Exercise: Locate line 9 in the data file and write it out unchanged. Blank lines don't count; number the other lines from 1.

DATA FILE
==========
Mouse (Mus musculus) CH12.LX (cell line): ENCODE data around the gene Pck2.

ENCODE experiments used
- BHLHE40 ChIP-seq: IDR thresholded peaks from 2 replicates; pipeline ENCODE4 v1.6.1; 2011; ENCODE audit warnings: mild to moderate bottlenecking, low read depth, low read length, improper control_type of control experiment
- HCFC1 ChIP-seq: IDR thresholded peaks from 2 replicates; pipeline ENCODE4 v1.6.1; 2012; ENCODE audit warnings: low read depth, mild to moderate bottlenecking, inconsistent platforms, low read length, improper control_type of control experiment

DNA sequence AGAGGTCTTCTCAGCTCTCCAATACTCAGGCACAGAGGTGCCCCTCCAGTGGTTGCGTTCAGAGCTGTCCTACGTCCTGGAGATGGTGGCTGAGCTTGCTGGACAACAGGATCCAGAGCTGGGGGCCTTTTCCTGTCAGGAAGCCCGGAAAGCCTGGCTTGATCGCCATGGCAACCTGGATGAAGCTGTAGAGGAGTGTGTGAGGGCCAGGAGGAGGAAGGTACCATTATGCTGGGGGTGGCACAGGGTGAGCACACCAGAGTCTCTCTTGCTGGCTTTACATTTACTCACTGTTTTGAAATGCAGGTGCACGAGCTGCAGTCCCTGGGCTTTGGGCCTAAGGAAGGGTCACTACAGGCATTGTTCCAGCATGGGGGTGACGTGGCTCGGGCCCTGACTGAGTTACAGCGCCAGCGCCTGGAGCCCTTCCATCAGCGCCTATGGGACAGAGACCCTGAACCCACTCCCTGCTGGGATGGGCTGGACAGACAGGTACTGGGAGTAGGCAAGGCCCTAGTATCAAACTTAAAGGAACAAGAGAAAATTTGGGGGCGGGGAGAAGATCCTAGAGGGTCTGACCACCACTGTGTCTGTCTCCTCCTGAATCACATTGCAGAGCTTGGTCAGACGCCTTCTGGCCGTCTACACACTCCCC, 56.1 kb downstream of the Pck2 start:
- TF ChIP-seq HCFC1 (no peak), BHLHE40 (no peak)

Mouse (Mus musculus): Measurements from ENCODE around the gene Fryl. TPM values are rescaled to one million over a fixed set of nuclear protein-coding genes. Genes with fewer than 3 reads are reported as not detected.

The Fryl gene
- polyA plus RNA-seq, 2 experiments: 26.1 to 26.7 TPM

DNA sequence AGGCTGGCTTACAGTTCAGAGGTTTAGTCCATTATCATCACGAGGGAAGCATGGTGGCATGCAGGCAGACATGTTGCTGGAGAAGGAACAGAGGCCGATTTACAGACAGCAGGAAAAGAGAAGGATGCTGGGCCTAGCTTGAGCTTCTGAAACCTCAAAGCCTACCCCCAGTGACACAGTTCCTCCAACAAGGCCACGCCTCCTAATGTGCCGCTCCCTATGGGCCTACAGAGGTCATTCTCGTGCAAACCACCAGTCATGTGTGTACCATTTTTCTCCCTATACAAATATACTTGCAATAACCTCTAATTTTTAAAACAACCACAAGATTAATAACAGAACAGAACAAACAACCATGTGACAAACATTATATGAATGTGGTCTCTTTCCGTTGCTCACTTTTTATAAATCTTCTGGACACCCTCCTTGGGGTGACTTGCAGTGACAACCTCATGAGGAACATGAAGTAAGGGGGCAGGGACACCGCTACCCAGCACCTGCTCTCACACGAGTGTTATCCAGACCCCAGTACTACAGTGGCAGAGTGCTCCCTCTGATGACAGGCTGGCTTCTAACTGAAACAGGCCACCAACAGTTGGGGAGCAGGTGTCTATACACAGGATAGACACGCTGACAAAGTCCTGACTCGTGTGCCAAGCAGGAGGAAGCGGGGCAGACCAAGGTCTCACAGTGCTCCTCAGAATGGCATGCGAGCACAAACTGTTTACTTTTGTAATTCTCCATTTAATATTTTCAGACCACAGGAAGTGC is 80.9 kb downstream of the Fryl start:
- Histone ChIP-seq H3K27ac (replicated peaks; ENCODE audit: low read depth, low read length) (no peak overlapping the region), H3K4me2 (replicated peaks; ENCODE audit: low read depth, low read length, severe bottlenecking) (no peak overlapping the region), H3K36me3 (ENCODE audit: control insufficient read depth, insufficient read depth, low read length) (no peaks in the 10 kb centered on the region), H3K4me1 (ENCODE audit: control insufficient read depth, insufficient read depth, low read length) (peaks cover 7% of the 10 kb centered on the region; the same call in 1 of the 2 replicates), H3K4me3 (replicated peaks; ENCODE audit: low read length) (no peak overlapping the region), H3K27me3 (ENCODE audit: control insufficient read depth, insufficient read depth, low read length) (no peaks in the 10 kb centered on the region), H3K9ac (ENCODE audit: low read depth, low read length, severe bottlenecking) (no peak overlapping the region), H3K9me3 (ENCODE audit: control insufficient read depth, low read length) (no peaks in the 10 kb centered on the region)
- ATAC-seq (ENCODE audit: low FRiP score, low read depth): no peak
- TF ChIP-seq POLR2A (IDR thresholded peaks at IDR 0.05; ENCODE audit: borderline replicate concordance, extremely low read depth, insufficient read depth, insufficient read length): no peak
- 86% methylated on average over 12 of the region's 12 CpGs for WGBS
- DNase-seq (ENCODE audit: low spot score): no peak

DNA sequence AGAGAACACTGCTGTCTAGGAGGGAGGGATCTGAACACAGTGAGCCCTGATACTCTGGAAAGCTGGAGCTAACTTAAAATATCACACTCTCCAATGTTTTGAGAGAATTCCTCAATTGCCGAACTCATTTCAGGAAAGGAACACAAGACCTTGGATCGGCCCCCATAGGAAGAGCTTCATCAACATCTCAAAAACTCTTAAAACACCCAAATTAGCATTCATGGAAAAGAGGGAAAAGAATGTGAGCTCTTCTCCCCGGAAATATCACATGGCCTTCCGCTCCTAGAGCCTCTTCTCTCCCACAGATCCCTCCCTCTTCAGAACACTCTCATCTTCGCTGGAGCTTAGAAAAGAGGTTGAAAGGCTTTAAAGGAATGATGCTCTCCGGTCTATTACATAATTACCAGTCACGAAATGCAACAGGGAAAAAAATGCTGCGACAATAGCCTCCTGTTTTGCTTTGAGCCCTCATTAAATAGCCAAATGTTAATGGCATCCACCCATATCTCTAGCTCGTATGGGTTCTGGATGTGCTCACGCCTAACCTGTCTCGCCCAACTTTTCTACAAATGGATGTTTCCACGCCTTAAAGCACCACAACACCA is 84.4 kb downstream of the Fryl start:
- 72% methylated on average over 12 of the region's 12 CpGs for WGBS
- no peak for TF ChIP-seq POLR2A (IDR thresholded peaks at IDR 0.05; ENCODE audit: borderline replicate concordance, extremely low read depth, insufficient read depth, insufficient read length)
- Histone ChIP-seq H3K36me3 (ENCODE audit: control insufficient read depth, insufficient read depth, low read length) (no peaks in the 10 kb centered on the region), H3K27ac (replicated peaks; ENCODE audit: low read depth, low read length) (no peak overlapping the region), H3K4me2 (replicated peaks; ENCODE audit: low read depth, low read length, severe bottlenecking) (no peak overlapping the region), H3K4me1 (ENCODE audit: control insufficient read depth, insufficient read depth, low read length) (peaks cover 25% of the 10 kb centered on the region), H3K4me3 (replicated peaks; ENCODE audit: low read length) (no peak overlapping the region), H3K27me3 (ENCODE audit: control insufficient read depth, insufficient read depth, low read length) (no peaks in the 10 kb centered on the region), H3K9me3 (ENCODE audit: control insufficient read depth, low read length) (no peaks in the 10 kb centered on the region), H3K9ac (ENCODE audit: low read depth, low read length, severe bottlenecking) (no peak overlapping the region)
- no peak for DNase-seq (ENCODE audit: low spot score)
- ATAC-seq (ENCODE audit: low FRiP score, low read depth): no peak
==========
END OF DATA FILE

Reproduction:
- polyA plus RNA-seq, 2 experiments: 26.1 to 26.7 TPM